Now Available!

Sunday, December 9, 2007

Hill County & the Varnell Ranch

Before progressing further with the story of the Varnells, and most importantly Tom P, a look at their livelihood and portion of Texas where they settled is in order. As stated in an earlier blog entry, the Varnells lived a few years in Walker County close to Huntsville but migrated to Hill County just prior to Texas entering the Civil War. Hill County is located close to the geographic center of the state, and Hillsboro is within a mile of being at the center of Hill County. Situated between FortWorth/Dallas and Waco helped Hillsboro to be a crossroads and a candidate for an early railroad stop.

The Varnell Ranch was located ten miles southeast of Hillsboro, between the communities of Massey and Rienzi (no longer in existence). Ash Creek, one of the few year-round creeks in Hill County, ran through the property. Isaac Alexander and La Docia (Tom P's parents) had land for growing grain and even dabbled in cotton but put most of their efforts into raising and marketing horses. No records exist as to what breeds they raised, but family stories and interviews with locals reveal that the Varnells did have a private horse track that attracted buyers from all over the county and beyond. Chances are that most of the animals raised were saddle horses and mares for breeding. In Texas and all along the frontier of the nineteenth century, horses were the major mode of transportation. A good saddle-broke horse brought $75 to $125 (or unbroken for $25). The Varnells prospered.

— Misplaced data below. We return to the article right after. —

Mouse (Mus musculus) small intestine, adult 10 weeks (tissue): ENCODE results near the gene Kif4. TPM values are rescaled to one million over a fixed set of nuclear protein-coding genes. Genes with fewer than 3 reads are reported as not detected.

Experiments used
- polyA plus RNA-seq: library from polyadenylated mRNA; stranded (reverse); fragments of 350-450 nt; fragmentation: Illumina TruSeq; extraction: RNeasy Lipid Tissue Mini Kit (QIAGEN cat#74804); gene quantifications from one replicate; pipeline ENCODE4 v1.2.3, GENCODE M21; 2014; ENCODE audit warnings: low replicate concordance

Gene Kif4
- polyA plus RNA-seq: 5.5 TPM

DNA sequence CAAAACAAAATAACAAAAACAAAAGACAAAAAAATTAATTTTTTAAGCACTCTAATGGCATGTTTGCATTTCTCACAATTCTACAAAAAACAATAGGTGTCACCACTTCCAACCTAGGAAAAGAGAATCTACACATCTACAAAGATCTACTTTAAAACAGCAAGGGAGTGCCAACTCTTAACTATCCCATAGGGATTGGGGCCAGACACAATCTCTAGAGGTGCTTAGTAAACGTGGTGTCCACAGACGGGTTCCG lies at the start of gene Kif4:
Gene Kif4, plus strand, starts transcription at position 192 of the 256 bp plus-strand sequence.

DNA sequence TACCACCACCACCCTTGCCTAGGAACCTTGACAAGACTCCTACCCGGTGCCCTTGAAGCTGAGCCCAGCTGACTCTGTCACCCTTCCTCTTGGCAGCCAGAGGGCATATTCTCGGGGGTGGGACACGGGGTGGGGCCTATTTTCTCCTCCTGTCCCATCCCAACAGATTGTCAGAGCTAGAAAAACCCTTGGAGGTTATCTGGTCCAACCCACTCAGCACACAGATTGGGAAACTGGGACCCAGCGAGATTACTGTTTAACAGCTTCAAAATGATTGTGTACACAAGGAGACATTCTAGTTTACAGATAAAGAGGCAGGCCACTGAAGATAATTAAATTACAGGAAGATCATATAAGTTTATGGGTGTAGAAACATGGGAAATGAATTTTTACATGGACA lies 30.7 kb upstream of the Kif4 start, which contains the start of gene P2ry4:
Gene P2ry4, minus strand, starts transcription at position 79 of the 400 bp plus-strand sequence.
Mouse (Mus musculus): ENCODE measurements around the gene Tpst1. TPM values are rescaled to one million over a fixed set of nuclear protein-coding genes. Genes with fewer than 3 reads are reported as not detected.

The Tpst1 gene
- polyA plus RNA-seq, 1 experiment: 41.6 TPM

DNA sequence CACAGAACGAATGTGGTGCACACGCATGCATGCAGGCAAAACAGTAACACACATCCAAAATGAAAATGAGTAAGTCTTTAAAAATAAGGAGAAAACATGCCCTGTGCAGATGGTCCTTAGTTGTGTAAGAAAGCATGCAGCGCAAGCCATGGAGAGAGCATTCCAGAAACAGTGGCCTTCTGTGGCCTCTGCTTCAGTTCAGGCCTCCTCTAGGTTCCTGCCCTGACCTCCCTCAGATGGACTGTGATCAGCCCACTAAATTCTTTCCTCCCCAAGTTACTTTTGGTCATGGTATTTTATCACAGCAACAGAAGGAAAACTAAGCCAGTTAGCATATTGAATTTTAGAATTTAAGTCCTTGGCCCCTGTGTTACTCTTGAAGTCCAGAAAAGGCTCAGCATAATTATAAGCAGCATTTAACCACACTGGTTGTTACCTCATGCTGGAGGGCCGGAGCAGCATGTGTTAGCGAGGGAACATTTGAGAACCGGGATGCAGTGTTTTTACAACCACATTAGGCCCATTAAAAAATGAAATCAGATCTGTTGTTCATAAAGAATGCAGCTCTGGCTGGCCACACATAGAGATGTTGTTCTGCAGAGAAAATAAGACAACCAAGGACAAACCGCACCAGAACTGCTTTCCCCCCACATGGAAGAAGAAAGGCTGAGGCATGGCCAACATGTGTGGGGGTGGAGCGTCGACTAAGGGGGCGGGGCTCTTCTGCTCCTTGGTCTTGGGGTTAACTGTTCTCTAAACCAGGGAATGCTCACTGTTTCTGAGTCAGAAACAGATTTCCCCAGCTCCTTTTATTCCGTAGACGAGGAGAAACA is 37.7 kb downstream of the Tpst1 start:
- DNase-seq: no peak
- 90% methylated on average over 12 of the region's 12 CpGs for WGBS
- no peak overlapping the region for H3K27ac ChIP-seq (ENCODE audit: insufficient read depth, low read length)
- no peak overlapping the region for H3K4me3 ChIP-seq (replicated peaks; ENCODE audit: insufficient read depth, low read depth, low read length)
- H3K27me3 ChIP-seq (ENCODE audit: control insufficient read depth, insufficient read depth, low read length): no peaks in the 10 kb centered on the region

In a local history published in 1892 called A Memorial & Biographical History of Johnson & Hill Counties, Texas, the following was noted concerning ranching in Hill County: "There are now many breeds of fine horses in the county, such as Norman, Clydesdale, Percheron and English draft, running and trotting horses... March 3, 1890, occurred in Hillsboro the most brilliant display of horses and jacks that has ever been presented in Hill county...There were heavy draft horses, the graceful saddler, the swift-moving trotter and the thoroughbred."

Every good ranch needed working dogs. The Varnells had their share. They were especially proud of their birddogs. One became the family pet. Her name was Queen (pictured in the tintype to the left) and was considered to be as much a part of the family as Tom and his siblings. Queen was a great watch dog. If anyone turned in at the gate, she would herald their arrival by barking. The Varnells could tell by the bark if Queen knew the company or not. She met the arrivals at the gate and led them down to the farmhouse. Such was life on the Varnell Ranch.

No comments: